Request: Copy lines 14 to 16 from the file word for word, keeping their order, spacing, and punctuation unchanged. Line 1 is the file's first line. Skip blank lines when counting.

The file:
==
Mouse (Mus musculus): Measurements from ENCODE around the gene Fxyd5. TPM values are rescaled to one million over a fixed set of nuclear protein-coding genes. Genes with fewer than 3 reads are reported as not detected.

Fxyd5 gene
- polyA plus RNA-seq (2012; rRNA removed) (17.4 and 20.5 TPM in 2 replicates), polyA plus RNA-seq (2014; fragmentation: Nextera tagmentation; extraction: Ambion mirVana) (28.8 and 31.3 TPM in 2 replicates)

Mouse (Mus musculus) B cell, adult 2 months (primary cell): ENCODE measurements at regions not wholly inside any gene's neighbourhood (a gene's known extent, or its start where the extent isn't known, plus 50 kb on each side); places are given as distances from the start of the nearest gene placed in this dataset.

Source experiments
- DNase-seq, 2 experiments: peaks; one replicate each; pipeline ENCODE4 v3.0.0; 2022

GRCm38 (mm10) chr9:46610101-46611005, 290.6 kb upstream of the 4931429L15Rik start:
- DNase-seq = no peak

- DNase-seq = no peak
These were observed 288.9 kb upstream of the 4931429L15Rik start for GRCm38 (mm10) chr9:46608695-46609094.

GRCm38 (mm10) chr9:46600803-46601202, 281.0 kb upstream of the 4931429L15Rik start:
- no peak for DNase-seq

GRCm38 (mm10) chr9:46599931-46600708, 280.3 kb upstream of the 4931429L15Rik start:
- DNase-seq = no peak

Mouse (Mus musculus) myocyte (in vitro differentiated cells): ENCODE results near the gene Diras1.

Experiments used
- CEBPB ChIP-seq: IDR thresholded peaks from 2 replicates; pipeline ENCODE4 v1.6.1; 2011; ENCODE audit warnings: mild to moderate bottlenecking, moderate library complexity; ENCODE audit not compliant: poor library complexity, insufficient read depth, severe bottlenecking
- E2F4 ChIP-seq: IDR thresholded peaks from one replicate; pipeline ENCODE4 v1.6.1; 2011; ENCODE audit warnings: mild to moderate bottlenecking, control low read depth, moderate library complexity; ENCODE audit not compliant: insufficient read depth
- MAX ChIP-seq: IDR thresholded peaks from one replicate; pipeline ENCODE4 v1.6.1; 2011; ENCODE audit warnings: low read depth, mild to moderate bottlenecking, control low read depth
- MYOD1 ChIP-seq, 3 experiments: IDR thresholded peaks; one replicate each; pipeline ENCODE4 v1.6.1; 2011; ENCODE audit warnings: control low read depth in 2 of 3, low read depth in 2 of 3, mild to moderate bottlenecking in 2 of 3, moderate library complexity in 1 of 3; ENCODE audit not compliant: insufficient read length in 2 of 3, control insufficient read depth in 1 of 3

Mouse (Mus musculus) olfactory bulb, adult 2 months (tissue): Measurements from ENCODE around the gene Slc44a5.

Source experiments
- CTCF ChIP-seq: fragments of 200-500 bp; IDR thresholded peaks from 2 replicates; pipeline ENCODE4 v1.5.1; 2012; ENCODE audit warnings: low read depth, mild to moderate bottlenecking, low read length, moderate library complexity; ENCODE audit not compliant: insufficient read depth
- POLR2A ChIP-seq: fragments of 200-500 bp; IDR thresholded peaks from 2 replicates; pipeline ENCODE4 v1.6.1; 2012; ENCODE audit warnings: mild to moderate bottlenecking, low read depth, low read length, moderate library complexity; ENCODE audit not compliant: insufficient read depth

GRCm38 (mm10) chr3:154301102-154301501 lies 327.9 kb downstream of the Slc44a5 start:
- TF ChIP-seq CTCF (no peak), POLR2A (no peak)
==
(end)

- DNase-seq = no peak

Mouse (Mus musculus) myocyte (in vitro differentiated cells): ENCODE results near the gene Diras1.

Experiments used